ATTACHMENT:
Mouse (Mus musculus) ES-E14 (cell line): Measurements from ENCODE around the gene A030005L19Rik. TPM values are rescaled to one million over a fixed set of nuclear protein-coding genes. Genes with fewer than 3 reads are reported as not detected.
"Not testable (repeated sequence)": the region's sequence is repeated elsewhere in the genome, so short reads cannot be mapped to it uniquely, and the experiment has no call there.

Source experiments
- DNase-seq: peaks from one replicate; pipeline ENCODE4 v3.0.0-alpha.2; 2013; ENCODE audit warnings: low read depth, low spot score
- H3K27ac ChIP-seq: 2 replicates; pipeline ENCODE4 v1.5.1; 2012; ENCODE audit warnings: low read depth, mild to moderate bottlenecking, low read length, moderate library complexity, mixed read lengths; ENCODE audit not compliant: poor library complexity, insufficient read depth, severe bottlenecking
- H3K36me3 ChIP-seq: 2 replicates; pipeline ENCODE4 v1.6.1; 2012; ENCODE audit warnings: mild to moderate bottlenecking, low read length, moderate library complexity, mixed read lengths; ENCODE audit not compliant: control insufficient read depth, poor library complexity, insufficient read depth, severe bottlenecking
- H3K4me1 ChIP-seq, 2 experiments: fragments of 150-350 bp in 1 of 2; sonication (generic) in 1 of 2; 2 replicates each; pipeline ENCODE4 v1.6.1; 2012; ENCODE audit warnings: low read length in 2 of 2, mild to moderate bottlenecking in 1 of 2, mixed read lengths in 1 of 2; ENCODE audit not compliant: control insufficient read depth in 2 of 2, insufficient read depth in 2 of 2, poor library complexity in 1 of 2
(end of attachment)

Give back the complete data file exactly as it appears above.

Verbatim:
Mouse (Mus musculus) ES-E14 (cell line): Measurements from ENCODE around the gene A030005L19Rik. TPM values are rescaled to one million over a fixed set of nuclear protein-coding genes. Genes with fewer than 3 reads are reported as not detected.
"Not testable (repeated sequence)": the region's sequence is repeated elsewhere in the genome, so short reads cannot be mapped to it uniquely, and the experiment has no call there.

Source experiments
- DNase-seq: peaks from one replicate; pipeline ENCODE4 v3.0.0-alpha.2; 2013; ENCODE audit warnings: low read depth, low spot score
- H3K27ac ChIP-seq: 2 replicates; pipeline ENCODE4 v1.5.1; 2012; ENCODE audit warnings: low read depth, mild to moderate bottlenecking, low read length, moderate library complexity, mixed read lengths; ENCODE audit not compliant: poor library complexity, insufficient read depth, severe bottlenecking
- H3K36me3 ChIP-seq: 2 replicates; pipeline ENCODE4 v1.6.1; 2012; ENCODE audit warnings: mild to moderate bottlenecking, low read length, moderate library complexity, mixed read lengths; ENCODE audit not compliant: control insufficient read depth, poor library complexity, insufficient read depth, severe bottlenecking
- H3K4me1 ChIP-seq, 2 experiments: fragments of 150-350 bp in 1 of 2; sonication (generic) in 1 of 2; 2 replicates each; pipeline ENCODE4 v1.6.1; 2012; ENCODE audit warnings: low read length in 2 of 2, mild to moderate bottlenecking in 1 of 2, mixed read lengths in 1 of 2; ENCODE audit not compliant: control insufficient read depth in 2 of 2, insufficient read depth in 2 of 2, poor library complexity in 1 of 2